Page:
Yea my spirit fain would sink
In Thy heart and hands, my God,
Waiting till Thou show the end
Of the ways she here hath trod;
Stripped of self, how calm her rest
On her loving Father's breast!
And my soul repineth not,
Well content whate'er befall;
Murmurs, wishes, of self-will,
They are slain and vanquished all,
Restless thoughts, that fret and crave,
Slumber in her Saviour's grave.
And my soul is free from care,
For her thoughts from all things cease
That can pierce like sharpest thorns
Wounding sore the inner peace.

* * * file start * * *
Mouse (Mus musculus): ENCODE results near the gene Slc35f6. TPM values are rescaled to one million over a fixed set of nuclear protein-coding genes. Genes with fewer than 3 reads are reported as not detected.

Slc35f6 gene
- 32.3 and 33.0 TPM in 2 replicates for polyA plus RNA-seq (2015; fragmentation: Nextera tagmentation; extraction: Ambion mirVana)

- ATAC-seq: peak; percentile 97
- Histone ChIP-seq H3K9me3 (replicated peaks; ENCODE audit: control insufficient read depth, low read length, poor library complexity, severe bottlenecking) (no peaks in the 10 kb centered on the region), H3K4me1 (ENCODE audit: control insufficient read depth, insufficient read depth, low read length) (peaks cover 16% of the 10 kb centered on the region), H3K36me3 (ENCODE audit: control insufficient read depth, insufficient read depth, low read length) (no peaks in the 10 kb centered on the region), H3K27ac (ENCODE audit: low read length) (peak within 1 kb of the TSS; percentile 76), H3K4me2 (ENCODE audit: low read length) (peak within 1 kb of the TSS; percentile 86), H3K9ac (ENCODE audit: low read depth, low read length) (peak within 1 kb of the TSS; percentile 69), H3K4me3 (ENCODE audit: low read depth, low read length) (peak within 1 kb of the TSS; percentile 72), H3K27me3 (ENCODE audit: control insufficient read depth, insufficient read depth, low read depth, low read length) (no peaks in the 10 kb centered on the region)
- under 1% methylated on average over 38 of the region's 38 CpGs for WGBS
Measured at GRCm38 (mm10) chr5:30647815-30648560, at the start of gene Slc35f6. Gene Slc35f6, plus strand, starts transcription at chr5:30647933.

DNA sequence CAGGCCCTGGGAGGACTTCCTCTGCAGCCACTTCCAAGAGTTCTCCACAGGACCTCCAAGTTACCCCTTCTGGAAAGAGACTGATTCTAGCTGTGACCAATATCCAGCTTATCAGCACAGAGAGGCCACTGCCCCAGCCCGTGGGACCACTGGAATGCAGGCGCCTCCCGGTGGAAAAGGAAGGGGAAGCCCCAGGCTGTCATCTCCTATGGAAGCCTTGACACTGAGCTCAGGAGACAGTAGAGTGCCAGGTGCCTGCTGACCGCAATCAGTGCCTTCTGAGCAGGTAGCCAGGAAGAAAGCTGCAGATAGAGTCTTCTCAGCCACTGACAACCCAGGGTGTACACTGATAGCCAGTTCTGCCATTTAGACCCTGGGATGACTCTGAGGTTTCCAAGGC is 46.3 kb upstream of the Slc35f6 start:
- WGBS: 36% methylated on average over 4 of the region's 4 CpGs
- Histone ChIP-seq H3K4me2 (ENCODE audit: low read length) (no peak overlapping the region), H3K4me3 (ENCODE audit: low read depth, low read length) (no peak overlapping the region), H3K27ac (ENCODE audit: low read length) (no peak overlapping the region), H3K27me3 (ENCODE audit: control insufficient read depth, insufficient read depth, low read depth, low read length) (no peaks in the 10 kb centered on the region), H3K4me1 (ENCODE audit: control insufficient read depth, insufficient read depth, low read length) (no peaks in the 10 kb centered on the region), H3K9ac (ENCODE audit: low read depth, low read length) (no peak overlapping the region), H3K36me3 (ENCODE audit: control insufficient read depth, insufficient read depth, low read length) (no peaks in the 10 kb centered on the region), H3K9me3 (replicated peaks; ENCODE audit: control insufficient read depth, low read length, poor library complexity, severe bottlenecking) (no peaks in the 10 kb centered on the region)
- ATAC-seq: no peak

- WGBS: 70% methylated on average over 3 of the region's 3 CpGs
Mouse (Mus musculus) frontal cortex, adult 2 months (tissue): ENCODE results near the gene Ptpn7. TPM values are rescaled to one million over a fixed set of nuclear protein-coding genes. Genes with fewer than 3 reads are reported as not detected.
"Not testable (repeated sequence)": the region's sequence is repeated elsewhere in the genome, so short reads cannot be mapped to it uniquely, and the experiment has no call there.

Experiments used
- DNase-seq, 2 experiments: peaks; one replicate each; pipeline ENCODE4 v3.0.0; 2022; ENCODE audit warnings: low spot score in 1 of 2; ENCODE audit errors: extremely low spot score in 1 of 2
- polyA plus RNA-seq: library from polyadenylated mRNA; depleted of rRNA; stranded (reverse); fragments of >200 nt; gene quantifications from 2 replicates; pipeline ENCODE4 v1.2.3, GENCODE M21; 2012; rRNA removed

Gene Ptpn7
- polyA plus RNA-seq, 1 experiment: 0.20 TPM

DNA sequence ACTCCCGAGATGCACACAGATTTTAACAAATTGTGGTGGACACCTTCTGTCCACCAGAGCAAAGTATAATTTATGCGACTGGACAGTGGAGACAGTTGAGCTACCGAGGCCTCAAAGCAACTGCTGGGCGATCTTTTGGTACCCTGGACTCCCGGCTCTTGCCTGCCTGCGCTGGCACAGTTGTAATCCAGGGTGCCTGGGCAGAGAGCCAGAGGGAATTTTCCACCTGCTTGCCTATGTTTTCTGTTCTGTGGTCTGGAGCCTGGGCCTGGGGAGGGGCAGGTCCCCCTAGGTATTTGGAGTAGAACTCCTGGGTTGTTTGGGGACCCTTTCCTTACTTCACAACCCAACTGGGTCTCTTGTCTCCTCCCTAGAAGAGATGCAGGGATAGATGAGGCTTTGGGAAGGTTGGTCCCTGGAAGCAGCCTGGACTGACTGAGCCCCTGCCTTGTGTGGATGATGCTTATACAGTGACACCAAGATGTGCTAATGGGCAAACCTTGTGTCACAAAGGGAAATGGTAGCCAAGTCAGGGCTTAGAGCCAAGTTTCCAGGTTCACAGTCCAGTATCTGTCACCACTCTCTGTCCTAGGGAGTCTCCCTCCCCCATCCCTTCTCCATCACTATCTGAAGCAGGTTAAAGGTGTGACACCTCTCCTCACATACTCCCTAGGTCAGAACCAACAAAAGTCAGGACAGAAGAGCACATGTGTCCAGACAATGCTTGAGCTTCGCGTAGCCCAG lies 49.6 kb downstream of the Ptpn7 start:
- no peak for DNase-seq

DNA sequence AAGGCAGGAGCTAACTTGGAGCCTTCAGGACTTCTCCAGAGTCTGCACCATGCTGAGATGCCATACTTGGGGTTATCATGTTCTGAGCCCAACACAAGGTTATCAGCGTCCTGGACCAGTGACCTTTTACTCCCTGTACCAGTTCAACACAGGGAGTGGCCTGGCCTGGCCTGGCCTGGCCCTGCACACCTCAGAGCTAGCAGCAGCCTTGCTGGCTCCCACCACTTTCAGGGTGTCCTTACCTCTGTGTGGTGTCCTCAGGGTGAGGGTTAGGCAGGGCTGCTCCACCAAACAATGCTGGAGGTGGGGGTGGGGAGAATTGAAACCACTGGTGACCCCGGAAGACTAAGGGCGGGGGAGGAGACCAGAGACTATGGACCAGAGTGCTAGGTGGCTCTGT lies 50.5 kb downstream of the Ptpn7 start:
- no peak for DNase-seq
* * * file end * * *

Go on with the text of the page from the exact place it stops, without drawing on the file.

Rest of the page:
He who made her careth well,
She but seeks in peace to dwell.
And my soul despaireth not,
Loving God amid her woe;
Grief that wrings and breaks the heart
Only they who hate Him know:
They who love Him still possess
Comfort in their worst distress.
And my soul complaineth not,
For she knows not pain or fear,
Clinging to her God in faith,
Trusting though He slay her here.
'Tis when flesh and blood repine,
Son of joy, Thou canst not shine.
Thus my soul before her God
Lieth still, nor speaketh more,
Conqueror thus o'er pain and wrong,
That once smote her to the core;
Like a silent ocean, bright
With her God's great praise and light.
Source: Lyra Germanica: The Christian Year #81
|First Line:||Yea my spirit fain would sink|
|German Title:||Meine Seele senket sich|
|Author:||Johann Joseph Winckler (1713)|
|Translator:||Catherine Winkworth (1855)|